Closer inspection of the new capacitors revealed they were in fact also bad! In this photo you can see the reddish capacitor with visible discoloration on the top side. With that, it was off to replacing the bad CDE caps with replacements from my stock. I also replaced the vintage Sprague while there, even though it wasn’t obviously bad, if the similar age ones were going it is only a matter of time.
With the capacitors all replaced, the radio powered up just fine and sounded perfect. This did leave a couple of interesting issues, though: the previous repairman had put a resistor in series with the volume control, limiting its range on the top end through all inputs. This resulted in the line input being too low with the radio proper volume. After I removed the series resistor, it became apparent why it had been there – with very strong local stations, so much signal was coming through that the radio played nearly full volume even when turned all the way down.
To compensate and knock the signal down a bit further, so my client can listen to the radio with his children asleep, I added a 100K resistor to the output of the second IF transformer ahead of where the RF hits the detector. This knocks the radio volume level down significantly but leaves the input un-attenuated. Finally, it was time to move on to working with the phono. The mechanism had been replaced in the ’80s to let it play 33/45/78, but uses a magnetic cartridge. The older phonograph pickups used a ceramic cartridge which put out a much, much higher level output; the aftermarket phono was far too quiet to be audible. With the volume turned up as high as it would go, you could just barely make out the absolute loudest parts of the songs playing.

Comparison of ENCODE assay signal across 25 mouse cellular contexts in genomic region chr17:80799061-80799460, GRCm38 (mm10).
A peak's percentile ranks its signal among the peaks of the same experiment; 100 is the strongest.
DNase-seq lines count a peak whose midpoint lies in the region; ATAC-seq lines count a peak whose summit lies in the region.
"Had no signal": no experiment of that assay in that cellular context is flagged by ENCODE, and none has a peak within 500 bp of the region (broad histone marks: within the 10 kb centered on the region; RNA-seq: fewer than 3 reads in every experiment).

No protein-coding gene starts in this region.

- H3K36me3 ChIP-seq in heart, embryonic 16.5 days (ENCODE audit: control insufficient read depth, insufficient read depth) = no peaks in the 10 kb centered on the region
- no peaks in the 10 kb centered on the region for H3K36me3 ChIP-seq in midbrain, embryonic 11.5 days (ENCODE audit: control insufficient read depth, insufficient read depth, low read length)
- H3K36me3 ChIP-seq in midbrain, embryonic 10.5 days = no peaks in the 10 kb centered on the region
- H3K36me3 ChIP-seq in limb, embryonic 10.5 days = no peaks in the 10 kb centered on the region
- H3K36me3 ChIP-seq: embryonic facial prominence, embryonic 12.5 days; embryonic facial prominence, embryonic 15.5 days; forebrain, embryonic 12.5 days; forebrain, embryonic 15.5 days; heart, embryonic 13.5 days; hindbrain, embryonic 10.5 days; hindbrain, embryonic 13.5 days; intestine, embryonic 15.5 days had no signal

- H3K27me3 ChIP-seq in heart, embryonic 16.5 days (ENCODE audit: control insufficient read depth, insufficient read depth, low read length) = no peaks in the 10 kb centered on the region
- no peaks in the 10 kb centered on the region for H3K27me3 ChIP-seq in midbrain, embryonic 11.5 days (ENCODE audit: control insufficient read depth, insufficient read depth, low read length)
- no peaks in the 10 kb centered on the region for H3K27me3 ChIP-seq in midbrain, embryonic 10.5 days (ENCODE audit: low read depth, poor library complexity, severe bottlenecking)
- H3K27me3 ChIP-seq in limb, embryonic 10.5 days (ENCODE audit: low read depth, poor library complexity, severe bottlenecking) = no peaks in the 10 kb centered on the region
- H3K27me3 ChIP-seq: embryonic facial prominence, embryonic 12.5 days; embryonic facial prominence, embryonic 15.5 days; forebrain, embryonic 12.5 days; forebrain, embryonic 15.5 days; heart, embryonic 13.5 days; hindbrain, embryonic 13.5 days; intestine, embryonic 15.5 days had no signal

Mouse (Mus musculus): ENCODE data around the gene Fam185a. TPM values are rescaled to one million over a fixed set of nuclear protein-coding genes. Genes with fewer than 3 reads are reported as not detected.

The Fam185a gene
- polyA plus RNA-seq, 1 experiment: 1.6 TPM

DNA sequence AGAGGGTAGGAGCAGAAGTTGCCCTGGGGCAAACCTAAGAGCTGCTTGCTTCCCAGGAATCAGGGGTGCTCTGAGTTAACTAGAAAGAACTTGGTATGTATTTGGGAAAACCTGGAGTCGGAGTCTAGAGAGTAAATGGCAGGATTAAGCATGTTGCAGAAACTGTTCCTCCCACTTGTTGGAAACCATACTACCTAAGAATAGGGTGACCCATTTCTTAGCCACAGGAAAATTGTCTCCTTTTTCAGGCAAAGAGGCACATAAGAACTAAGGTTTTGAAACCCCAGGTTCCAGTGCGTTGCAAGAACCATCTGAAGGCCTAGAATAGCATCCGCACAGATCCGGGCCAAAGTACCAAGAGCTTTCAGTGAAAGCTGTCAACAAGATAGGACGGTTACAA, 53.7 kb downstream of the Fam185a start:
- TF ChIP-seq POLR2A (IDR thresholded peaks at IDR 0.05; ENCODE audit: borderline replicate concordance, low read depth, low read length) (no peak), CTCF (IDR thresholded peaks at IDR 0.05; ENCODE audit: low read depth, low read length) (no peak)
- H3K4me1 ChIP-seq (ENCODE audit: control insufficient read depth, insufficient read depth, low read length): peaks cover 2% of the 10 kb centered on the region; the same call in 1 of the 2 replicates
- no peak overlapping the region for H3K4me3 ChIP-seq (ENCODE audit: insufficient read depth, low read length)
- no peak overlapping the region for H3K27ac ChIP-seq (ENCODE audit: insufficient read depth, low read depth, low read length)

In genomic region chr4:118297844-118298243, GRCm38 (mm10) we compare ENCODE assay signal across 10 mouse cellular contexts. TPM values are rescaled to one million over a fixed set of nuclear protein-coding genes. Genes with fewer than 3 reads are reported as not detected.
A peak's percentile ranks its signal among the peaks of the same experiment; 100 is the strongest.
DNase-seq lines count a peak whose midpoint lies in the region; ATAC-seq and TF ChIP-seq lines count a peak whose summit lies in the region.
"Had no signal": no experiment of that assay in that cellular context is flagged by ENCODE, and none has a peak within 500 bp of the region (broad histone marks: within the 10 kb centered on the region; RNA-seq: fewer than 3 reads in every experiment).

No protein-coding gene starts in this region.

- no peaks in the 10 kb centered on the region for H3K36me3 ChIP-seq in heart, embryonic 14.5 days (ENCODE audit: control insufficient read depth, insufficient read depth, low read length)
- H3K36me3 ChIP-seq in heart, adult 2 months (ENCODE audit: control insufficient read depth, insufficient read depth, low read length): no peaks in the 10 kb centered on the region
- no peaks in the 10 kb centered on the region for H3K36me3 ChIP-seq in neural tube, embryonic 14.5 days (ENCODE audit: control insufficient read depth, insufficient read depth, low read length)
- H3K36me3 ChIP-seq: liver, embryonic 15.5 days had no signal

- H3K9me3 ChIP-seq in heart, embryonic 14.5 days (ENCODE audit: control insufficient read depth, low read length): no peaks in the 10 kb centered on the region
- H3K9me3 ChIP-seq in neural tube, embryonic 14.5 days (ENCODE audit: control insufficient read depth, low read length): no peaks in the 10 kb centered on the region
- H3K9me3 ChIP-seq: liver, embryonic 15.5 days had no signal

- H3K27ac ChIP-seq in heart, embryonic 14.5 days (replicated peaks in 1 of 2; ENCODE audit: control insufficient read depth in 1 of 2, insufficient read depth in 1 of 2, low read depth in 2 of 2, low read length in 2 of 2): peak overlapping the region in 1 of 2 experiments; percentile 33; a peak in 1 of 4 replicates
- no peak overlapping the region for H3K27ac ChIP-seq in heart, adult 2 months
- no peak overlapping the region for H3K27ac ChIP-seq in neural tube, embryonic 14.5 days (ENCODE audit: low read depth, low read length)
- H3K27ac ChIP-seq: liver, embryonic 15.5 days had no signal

I used my Eve 6 album for testing; I don’t own a record player myself nor do I collect vinyl so I only have a few discs on hand for testing. It quickly became apparent I needed a phono preamp. Fortunately, I had one lying around; it amplifies from 30mV to 2V and was enough to push plenty of volume up to the amplifier.
The current owner added the extension cord and master-off switch in the back; the preamp can rest nicely on the floor below the speaker. And it cured the volume problem! I played through the record, then switched back to the radio for a 4-hour burn in while I enjoyed my evening; at the conclusion of the test, she’s ready to go!
And back into final form.
This radio was an interesting repair experience, on account of the fact someone had been in there before and had done a poor job of it, making several mistakes along the way. It just goes to show – not everyone who says they can fix something should really be trusted with the job! My work speaks for itself with full photographic documentation of the process from start to finish so you can know you’re getting quality professional service. It’s also a great example of the benefits of flat-rate pricing as a repairman charging by the hour would quickly have added up to a very large bill!
This radio is returning home to live with its owner next week, and should perform admirably for many years to come. Feel free to leave any comments or questions you have here, or inquire about engaging me to fix your antique radio.